ALTMAN: Well, this won't surprise you, John, but their proposal on Social Security private accounts, which is, in short, yes, there are one to two trillion dollars of so-called transition costs, but we're just going to borrow them and let the next generation worry about it is dangerous, misguided and very questionable from the point of view of whether the Congress will ultimately support it. It's a bad idea because they're fundamentally saying you know, we're running a $350 billion budget deficit roughly right now, why don't we expand that by five or ten times really right now and borrow, instead of $350 billion a year, 1 to $2 trillion over just a couple of years here to finance ourselves on the way to Social Security private accounts?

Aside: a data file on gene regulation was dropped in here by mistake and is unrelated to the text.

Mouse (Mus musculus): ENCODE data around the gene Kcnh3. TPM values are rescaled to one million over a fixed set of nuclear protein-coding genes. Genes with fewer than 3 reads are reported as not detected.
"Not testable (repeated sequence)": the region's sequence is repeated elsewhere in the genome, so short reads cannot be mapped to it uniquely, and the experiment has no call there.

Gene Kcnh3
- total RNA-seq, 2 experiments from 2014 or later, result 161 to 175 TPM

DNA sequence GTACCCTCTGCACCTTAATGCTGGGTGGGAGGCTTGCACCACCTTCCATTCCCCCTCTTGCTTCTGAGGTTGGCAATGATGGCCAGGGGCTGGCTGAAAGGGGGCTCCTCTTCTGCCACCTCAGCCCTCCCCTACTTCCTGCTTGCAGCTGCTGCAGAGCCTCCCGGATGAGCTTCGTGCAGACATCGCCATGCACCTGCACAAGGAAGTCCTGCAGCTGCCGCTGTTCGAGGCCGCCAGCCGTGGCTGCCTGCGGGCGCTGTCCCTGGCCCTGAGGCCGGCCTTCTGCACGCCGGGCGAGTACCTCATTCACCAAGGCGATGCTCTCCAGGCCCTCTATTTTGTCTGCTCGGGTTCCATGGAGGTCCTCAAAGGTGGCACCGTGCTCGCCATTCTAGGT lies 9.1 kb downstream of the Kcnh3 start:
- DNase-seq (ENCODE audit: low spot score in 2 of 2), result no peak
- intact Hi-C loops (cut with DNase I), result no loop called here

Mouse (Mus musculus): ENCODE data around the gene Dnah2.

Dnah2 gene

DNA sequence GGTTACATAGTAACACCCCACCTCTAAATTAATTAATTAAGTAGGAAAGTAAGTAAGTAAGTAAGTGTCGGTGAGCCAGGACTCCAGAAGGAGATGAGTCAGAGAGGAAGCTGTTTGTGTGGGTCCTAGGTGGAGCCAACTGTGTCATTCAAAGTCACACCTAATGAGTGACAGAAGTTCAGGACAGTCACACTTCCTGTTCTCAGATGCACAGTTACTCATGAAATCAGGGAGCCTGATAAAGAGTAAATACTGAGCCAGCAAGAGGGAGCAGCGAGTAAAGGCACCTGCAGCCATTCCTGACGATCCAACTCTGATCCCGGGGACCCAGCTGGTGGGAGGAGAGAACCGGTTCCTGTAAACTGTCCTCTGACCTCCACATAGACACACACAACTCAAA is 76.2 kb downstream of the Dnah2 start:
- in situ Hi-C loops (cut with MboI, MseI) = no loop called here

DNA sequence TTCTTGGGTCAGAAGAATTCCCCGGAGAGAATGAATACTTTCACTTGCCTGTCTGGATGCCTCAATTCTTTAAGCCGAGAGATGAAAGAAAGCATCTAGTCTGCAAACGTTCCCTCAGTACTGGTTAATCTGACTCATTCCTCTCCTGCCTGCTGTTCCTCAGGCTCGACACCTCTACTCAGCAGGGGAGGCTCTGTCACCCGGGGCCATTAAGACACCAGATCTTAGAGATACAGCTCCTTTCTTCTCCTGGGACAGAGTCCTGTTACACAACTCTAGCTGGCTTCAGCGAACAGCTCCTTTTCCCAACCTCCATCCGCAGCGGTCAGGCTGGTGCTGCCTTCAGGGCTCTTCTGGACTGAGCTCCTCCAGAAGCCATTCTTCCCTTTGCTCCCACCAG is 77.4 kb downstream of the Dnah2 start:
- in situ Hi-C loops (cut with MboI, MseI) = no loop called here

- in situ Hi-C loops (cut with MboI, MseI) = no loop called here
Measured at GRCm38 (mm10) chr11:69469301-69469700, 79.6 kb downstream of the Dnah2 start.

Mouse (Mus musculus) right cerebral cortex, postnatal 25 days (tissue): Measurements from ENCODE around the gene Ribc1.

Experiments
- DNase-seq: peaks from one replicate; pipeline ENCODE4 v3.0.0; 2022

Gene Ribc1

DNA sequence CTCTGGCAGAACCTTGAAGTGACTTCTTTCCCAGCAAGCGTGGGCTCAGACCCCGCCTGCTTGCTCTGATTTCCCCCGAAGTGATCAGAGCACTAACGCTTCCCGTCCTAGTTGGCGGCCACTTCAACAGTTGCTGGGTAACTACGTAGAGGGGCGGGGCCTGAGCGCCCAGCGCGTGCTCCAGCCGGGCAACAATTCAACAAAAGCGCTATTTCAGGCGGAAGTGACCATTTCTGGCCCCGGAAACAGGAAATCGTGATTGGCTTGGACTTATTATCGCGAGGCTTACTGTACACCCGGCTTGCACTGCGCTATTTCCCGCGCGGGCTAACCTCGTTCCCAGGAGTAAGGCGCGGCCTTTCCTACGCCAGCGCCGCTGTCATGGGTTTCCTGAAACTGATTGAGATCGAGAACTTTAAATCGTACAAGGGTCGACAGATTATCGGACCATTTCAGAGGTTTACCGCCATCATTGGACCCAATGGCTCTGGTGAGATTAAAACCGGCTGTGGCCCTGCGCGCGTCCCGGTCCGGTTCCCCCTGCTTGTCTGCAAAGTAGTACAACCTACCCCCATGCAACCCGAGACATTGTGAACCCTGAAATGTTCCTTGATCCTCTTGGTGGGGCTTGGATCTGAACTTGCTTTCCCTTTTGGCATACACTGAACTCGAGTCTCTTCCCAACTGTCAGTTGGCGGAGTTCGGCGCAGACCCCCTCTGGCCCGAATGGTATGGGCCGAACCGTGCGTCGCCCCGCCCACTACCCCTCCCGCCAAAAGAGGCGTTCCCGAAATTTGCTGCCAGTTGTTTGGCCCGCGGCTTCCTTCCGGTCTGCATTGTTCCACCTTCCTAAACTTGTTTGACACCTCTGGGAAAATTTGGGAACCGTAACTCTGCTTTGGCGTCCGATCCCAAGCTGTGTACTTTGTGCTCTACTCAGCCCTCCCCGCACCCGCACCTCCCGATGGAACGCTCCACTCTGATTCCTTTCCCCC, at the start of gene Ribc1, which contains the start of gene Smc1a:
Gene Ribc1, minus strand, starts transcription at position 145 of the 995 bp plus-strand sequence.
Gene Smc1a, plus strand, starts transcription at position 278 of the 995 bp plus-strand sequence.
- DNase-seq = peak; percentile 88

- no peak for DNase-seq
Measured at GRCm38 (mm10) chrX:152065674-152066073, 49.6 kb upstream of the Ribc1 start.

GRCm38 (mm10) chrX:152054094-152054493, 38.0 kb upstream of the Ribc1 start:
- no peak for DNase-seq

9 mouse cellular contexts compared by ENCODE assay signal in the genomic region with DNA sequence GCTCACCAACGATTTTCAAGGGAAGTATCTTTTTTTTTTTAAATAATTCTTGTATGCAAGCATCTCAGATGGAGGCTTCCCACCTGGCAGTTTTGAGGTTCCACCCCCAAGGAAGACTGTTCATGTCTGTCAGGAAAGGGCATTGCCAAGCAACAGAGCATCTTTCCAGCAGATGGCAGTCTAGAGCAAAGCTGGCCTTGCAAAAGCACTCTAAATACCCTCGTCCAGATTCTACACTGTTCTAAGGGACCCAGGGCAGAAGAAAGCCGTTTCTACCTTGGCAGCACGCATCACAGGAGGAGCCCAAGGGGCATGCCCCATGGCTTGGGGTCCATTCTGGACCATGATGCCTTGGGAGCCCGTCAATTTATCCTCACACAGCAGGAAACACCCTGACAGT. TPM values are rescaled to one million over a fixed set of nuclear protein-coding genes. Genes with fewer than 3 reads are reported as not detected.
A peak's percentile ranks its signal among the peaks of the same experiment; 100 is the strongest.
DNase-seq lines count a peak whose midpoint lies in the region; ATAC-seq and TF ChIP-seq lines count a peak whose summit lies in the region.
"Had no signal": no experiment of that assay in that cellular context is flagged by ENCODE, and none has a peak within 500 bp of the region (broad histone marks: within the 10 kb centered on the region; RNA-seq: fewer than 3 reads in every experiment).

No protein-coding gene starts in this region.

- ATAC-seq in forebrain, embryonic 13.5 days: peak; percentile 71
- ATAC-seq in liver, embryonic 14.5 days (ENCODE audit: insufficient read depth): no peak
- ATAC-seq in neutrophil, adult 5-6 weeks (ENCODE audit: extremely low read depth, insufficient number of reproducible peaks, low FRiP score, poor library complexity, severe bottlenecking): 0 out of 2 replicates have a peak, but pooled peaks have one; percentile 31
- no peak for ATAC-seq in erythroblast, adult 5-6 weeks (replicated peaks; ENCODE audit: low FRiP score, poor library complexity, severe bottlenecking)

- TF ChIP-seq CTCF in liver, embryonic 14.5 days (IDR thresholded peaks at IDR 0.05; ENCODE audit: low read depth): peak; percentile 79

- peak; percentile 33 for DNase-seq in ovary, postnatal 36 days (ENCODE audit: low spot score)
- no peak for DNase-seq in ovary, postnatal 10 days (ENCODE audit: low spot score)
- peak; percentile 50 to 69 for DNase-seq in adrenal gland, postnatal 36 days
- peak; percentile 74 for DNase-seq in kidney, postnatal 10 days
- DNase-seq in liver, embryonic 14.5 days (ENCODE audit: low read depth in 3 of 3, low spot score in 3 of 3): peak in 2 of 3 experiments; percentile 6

And even though that's a tremendous amount of borrowing, nobody will really pay attention to it, because we'll put that borrowing on a 10 to 20 year basis and we can all just wink and nod at it. That's a dangerous idea, it's a bad idea, I know very few people in the private sector, and I mean very few, very few, who support that approach, and I think it's very much unclear as to whether even with the famous Republican party discipline in the Congress, they can pass that risky and audacious a plan.

KING: Let me ask you this. It's more of an inside politics question than it is an economic question, as the president has what you call a PR event today -- he, of course, is about to be inaugurated for a second term, he has the State of the Union, he has the majorities in Congress. Do you worry that your party lacks a well- known identifiable counterspokesman, if you will, on these very important economic issues?